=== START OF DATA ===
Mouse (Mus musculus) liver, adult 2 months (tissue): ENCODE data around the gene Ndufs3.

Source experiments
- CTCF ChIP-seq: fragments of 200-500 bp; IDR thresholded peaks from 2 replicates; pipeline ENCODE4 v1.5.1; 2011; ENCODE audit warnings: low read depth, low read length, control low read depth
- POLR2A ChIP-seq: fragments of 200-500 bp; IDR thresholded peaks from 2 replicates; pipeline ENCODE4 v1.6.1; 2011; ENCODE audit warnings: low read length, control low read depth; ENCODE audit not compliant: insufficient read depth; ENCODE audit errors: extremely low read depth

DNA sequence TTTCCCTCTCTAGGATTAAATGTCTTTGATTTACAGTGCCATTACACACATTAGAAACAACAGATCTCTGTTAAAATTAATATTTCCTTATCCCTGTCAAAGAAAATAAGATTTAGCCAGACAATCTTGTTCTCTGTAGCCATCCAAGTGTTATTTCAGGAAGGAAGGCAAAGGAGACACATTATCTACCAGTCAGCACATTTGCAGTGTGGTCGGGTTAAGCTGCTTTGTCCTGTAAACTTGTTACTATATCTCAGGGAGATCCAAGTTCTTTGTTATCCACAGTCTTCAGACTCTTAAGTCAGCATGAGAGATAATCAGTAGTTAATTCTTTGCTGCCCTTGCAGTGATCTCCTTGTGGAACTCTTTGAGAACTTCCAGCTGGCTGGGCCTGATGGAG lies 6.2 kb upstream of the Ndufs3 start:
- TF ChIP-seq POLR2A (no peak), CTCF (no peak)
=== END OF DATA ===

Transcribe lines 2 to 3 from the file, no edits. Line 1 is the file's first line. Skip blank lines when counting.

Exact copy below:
Source experiments
- CTCF ChIP-seq: fragments of 200-500 bp; IDR thresholded peaks from 2 replicates; pipeline ENCODE4 v1.5.1; 2011; ENCODE audit warnings: low read depth, low read length, control low read depth